On the death of Vera Friedländer, author and contemporary witness

On the death of Vera Friedländer, author and contemporary witness

The Berlin-based author, Vera Friedländer, has died at the age of 91. She was persecuted during the Nazi era and was forced to work for the Salamander shoe company. As recently as in February 2019, she spoke as a contemporary witness at a joint event held by the Nazi Forced Labor Documentation Center and the Arolsen Archives.

Vera Friedländer, born in 1928, studied the history of the Salamander shoe company while carrying out research for her autobiography and she entered into a dispute with the firm. They maintained that the company’s management had always behaved irreproachably during the Nazi era and denied the existence of the shoe repair workshop in Berlin where Vera Friedländer had been forced to work under horrific conditions together with 50 to 60 other women and men. The Arolsen Archives have the documentation from a large number of inquiries submitted by former forced laborers who were also made to work for Salamander in Berlin and elsewhere.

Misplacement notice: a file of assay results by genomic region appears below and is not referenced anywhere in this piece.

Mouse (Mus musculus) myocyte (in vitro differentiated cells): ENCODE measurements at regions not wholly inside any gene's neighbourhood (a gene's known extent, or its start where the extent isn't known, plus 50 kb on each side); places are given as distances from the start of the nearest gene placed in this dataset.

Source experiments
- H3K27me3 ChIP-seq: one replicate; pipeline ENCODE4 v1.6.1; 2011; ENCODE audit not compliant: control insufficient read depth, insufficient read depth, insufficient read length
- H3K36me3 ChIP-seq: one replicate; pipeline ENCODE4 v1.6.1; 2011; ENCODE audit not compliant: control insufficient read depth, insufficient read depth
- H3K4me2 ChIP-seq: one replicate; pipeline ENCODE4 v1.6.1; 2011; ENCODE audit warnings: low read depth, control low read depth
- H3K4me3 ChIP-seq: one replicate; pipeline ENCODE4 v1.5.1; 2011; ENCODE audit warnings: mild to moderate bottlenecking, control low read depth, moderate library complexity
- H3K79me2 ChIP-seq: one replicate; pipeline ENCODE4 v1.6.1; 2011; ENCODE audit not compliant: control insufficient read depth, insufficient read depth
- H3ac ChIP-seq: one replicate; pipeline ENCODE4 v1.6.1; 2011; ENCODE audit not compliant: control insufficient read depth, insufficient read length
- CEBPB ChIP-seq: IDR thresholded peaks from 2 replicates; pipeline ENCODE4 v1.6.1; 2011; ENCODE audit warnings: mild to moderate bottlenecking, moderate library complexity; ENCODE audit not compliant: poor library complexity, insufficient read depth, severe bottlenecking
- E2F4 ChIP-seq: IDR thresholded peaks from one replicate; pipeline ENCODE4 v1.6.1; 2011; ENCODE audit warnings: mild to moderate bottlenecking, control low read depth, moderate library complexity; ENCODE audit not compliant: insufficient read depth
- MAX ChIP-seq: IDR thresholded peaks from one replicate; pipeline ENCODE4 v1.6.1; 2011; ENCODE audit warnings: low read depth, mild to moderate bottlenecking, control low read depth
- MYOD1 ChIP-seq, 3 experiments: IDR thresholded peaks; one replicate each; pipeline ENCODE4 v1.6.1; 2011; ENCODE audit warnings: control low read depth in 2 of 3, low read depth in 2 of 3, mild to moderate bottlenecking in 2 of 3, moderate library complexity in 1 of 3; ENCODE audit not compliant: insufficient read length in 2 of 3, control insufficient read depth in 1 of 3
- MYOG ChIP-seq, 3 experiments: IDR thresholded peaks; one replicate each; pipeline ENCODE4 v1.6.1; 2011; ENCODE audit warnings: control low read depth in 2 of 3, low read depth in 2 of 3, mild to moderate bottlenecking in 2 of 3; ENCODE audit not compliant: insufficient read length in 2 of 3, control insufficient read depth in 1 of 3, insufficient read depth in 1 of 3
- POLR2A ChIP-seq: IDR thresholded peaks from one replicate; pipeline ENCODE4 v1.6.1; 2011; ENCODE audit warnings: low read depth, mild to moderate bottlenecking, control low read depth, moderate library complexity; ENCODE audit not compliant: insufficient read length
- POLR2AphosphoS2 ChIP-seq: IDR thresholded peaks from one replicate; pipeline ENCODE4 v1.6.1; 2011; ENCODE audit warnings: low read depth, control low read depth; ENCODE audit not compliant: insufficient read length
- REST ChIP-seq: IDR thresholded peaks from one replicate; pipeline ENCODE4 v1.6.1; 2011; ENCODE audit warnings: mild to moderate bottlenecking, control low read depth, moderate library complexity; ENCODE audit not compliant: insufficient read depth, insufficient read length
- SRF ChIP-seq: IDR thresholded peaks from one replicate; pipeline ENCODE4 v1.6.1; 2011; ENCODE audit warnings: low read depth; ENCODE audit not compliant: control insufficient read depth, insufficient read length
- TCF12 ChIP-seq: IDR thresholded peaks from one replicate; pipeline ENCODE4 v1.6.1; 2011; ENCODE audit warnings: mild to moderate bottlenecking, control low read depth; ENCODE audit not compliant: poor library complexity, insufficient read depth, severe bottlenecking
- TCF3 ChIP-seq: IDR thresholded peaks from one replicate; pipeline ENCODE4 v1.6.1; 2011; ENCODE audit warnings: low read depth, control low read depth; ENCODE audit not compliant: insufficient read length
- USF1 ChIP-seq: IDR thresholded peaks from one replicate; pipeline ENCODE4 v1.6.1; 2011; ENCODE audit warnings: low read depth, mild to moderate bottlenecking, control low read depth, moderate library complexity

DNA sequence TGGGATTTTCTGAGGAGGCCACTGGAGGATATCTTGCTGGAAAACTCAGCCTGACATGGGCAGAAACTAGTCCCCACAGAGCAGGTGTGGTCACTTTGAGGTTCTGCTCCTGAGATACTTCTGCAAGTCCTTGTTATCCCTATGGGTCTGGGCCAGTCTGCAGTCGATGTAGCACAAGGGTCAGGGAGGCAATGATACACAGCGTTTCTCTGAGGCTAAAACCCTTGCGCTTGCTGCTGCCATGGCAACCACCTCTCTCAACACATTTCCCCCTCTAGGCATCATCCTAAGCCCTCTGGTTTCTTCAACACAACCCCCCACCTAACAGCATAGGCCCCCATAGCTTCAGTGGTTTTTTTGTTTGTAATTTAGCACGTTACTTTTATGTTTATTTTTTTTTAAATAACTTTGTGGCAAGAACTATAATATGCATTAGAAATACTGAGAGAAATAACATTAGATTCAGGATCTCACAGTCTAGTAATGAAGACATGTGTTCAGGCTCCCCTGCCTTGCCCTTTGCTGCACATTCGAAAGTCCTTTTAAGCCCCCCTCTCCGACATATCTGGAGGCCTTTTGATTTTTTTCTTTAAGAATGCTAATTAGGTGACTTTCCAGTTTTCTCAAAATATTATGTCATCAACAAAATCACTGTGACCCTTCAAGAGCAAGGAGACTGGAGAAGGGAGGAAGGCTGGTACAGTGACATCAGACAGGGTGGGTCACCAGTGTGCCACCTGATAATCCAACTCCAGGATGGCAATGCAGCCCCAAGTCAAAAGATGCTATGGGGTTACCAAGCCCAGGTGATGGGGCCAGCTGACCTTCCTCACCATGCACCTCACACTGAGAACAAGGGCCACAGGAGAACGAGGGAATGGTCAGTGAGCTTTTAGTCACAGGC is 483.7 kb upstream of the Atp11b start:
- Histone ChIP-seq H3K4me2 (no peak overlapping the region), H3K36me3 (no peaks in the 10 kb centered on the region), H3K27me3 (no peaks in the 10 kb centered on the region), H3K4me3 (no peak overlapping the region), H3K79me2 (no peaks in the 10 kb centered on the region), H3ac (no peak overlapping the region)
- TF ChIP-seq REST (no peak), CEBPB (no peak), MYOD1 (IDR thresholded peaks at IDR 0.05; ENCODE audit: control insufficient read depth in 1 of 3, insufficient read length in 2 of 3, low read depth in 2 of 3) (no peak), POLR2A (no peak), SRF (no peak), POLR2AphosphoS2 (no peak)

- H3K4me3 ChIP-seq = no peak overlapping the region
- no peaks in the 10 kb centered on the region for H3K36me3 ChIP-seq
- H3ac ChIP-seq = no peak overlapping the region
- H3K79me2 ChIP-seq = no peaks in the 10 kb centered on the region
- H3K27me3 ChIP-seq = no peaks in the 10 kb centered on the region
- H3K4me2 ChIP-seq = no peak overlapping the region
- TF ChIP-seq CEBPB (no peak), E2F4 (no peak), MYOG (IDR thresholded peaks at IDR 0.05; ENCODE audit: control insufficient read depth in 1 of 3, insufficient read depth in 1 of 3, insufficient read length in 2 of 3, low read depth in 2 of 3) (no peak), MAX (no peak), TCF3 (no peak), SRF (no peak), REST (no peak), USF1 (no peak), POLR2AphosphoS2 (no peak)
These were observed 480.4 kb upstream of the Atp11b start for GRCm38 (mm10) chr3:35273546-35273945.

At the International Winter School on forced labor held in February 2019, Vera Friedländer spoke about the time she had spent as a forced laborer and told of the murder of many members of her family in concentration camps. The Nazi Forced Labor Documentation Center and the Arolsen Archives had organized this event for educators from all over Europe.

Volunteers Anna Metta and Alexandra Seliynina helped the Arolsen Archives to organize the Winter School and were very impressed by Vera Friedländer: “For us, one of the most important things we experienced was the interview with Vera Friedländer, a surviving forced laborer who told the story of her family before, during and after the war. Being able to ask her questions was an invaluable experience that will always remain with us. Reading her life story or watching a video recording is nothing like actually hearing her voice and seeing her facial expressions.”

We will miss Vera Friedländer. The message she had for us – the importance of opposing oblivion and antisemitism – lives on in her books.